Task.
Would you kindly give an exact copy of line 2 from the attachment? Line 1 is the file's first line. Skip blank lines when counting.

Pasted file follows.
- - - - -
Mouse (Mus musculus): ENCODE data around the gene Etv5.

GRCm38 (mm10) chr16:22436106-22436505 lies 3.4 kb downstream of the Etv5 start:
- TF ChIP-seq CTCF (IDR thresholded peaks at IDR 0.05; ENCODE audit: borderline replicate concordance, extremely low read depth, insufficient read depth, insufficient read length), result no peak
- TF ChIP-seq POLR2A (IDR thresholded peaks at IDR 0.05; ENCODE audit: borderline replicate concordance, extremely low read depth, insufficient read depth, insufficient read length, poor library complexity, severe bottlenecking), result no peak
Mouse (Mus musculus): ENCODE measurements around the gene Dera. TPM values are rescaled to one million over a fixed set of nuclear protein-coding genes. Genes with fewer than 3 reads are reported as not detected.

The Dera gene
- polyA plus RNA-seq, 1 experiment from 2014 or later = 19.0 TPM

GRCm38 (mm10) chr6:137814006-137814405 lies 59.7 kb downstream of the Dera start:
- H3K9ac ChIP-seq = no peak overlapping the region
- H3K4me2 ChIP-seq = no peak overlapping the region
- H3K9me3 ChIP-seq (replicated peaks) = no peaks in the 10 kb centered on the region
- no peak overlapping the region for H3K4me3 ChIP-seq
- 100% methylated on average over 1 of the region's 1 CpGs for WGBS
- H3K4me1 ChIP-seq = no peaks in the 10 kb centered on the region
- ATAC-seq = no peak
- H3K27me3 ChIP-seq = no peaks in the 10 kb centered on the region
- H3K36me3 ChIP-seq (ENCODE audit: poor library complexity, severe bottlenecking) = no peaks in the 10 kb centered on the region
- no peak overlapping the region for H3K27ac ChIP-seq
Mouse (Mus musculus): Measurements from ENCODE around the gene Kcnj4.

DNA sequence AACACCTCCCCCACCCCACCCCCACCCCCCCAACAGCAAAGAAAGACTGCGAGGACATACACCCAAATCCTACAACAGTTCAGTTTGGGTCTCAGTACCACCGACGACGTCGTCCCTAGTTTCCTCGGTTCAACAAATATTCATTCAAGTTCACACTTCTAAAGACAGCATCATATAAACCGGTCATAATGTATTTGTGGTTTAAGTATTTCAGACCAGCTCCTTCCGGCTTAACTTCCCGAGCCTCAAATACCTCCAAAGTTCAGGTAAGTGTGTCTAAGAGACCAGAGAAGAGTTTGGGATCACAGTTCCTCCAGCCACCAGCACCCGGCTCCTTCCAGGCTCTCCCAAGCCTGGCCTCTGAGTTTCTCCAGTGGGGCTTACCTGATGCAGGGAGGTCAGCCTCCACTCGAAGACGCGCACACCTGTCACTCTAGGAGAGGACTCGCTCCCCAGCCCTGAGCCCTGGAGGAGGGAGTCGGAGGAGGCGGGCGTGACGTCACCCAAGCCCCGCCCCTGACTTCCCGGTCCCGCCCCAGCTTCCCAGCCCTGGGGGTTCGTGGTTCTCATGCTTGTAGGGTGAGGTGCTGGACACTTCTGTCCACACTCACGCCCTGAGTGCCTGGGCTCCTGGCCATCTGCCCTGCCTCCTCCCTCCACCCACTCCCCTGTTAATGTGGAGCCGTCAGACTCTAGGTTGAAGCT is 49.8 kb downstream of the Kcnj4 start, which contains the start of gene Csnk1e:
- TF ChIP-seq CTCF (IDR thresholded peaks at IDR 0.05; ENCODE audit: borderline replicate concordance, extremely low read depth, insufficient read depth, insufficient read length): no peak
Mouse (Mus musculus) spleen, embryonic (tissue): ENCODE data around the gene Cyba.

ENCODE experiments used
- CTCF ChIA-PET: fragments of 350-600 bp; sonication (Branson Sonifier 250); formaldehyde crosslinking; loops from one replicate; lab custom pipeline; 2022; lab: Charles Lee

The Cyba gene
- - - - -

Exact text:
GRCm38 (mm10) chr16:22436106-22436505 lies 3.4 kb downstream of the Etv5 start: